The good thing is that with just a few simple steps, musicians can maintain their own instruments, improving their sound and lifespan. You will need a few things with which to wash the horn. I recommend using a good degreasing dish detergent (I prefer Dawn), a snake cleaning brush or other instrument-specific brush, towel, valve or rotor oil, and slide grease, and of course, a place to clean your instrument (I use my bathtub). I recommend following the below steps on monthly basis:
Step 1: Disassemble
Take the instrument apart by removing all the slides, caps and valves (on rotary instruments leave the rotors in) and wiping off all old oil and grease. Make sure to follow the order of slides first, caps second and lastly valves. This will prevent any possible damage to the valve section if some slides are slightly stuck.
Step 2: Wash and rinse
Fill the tub with luke-warm water and mix in the soap. Submerge the body, slides and caps but NOT THE VALVES, and soak for a few minutes. Go through the parts with the snake cleaning brush, gently scrubbing the insides of the tubes. Once the horn has been scrubbed in the soapy water, rinse the horn with clean water until all soap residues are gone.
Step 3: Dry and assemble
Wipe down all the slides, caps, and body of the instrument with a soft towel. Stand the slides up and leave the horn out on the towel until everything is dry. Wipe down the valves with a soft rag and pull the rag gently through the valve ports (be sure to never force the rag or brushes through). If you feel something starting to stick, gently pull it back. If you have a silver plated instrument, this is a good time to polish the horn.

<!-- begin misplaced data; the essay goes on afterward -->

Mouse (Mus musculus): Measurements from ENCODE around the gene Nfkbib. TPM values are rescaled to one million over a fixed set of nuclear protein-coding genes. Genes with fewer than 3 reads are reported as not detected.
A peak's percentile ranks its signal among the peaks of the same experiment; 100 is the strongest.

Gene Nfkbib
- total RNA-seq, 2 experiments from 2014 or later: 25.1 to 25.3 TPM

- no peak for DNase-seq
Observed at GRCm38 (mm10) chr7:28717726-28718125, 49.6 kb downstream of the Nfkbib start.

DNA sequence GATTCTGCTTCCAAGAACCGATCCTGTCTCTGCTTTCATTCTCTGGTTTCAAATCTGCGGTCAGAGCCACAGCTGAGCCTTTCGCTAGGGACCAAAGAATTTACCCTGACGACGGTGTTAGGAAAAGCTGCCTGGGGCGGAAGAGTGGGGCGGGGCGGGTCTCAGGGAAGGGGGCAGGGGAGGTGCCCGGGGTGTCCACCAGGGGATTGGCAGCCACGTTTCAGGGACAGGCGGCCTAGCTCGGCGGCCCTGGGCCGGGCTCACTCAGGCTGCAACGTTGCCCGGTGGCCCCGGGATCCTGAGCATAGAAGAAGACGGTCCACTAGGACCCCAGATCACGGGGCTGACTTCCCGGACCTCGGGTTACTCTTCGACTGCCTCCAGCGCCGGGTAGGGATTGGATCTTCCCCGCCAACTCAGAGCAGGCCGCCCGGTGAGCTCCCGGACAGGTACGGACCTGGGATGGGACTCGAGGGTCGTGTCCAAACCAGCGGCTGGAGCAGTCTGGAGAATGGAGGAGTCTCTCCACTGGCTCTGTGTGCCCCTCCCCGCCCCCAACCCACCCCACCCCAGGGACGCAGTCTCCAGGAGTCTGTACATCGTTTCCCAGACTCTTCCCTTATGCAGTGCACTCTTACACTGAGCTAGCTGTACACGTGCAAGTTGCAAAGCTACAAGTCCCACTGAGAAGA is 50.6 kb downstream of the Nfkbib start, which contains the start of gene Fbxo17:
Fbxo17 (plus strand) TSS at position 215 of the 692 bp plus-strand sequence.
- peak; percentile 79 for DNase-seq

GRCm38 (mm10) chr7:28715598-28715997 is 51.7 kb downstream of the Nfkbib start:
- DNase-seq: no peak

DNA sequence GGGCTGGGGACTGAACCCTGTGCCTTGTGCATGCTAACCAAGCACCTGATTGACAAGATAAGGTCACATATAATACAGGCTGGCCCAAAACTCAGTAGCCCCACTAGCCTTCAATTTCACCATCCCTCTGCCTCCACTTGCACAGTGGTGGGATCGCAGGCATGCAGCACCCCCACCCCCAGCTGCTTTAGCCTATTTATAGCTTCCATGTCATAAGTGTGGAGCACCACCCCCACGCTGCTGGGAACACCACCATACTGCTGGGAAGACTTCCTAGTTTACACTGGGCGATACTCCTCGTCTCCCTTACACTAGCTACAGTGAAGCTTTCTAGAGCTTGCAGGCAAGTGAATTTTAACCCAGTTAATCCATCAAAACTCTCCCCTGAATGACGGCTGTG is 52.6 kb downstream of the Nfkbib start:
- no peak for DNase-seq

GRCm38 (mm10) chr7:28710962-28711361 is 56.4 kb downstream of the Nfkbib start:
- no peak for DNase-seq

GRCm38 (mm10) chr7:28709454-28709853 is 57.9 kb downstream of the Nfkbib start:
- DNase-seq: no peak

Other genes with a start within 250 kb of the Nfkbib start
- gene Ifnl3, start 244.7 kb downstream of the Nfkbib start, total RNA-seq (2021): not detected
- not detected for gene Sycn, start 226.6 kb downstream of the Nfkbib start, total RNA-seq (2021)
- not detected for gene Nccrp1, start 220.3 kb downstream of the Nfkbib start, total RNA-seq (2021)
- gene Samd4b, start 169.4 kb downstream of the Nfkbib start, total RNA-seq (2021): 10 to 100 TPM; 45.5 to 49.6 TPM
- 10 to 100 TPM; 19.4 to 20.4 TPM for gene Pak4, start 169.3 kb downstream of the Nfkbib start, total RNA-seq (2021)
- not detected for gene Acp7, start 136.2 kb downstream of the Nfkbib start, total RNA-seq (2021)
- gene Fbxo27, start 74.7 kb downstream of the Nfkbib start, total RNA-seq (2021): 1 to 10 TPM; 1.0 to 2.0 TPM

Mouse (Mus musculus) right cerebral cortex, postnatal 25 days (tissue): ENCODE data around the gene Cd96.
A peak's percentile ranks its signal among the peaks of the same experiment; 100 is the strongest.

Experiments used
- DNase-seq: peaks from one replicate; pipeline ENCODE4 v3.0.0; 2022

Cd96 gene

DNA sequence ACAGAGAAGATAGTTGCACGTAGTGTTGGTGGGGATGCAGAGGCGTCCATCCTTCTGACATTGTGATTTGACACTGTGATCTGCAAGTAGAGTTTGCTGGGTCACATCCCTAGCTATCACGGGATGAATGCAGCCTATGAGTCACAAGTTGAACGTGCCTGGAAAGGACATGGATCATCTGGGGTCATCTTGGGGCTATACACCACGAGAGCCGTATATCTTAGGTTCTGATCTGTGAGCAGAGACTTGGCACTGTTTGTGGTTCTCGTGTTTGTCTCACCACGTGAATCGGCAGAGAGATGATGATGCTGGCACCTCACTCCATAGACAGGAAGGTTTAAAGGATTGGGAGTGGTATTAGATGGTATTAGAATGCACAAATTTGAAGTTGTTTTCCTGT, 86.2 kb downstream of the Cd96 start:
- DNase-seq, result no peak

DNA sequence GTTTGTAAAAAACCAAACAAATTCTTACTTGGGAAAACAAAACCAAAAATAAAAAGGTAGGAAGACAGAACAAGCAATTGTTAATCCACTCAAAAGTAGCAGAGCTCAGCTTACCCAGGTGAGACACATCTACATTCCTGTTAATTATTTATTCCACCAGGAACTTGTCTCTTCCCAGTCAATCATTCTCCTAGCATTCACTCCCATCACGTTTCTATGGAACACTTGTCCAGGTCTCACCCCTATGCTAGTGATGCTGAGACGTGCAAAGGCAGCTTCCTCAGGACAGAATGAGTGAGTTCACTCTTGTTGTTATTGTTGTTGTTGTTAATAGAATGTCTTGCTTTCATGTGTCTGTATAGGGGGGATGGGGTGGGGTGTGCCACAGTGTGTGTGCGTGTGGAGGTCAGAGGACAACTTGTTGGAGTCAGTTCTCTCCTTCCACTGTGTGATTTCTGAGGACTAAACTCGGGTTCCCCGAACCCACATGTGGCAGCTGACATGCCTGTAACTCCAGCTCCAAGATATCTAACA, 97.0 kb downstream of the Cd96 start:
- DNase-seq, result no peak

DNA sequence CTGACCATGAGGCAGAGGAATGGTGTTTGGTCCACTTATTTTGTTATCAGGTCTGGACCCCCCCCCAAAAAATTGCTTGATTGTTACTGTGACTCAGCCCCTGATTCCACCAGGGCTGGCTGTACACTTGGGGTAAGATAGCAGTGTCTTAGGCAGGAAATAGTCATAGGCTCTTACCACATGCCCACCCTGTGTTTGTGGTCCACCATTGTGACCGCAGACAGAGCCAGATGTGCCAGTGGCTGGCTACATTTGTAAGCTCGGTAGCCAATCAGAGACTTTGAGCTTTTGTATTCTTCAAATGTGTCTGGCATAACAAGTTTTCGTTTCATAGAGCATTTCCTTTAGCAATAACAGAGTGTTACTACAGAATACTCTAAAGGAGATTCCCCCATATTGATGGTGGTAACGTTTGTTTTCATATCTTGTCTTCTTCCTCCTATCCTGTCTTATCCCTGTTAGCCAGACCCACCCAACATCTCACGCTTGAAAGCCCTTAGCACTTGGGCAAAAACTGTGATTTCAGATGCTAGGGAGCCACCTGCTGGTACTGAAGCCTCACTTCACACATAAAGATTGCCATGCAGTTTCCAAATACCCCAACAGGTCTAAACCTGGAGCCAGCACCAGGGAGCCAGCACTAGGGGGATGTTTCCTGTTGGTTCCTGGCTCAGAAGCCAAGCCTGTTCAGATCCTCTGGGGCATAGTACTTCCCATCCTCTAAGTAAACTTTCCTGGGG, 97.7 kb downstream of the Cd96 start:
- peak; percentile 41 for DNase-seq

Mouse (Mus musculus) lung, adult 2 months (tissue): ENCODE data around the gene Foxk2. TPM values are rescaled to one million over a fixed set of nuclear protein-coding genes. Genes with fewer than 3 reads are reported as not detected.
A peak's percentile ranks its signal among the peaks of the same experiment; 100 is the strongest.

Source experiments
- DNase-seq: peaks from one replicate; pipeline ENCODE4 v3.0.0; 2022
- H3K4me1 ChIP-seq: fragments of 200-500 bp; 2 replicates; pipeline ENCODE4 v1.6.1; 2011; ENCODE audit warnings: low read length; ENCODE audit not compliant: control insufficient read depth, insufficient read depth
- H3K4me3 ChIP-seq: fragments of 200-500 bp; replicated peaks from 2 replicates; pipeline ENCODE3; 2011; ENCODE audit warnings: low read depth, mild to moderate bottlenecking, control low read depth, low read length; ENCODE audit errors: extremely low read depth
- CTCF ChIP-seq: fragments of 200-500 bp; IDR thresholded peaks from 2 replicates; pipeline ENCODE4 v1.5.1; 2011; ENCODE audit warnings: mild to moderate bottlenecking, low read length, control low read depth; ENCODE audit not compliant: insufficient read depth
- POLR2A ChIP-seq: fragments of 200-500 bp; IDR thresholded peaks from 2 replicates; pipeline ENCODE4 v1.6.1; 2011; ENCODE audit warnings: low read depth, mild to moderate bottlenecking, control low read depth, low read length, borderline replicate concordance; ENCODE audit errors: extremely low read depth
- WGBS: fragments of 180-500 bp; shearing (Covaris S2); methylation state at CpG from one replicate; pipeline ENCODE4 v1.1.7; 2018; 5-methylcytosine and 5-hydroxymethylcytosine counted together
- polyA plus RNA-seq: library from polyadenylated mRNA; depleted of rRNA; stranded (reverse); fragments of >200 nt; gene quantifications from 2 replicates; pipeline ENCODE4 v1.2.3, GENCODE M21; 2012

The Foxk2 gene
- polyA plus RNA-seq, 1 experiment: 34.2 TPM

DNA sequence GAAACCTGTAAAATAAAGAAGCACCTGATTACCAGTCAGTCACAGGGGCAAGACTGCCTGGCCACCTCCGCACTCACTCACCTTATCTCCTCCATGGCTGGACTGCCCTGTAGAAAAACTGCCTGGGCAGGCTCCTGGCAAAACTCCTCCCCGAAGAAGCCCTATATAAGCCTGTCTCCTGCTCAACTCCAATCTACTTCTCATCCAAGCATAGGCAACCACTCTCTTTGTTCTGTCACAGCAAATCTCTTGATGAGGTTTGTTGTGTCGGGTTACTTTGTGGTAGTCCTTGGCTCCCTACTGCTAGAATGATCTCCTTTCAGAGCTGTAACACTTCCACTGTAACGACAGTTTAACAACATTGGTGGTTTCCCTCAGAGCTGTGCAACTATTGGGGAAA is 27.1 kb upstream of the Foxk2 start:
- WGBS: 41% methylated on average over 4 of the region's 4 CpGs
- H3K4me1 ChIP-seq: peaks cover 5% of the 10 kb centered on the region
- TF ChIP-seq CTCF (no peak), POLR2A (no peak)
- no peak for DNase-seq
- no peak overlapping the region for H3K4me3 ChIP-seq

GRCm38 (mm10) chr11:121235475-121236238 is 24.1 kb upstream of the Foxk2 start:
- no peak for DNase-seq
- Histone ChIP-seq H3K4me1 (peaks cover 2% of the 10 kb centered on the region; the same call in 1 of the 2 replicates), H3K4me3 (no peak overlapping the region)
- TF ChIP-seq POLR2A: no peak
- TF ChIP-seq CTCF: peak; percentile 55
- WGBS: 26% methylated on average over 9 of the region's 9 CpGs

To start assembling the horn, reverse the disassembly order by starting with the valves. Oil the inside of the casing and valve and place back in the instrument. Put the caps on and then the slides back in with enough slide grease to lightly coat the tubes.
Following this process, as well as regular oiling and greasing all moving parts, your horn will last for many years, and continue to play and perform to its intended level.
DOWNBEAT MAGAZINE REVIEW APRIL 2012J. Landress Brass Custom trumpets Old-School Hand Craftsmanship
With his affinity for 19th century brass instruments, trumpet designer and master brass technician Josh Landress of J. Landress Brass has shown that today’s instrument makers have as much to learn by looking back as they do looking to the future.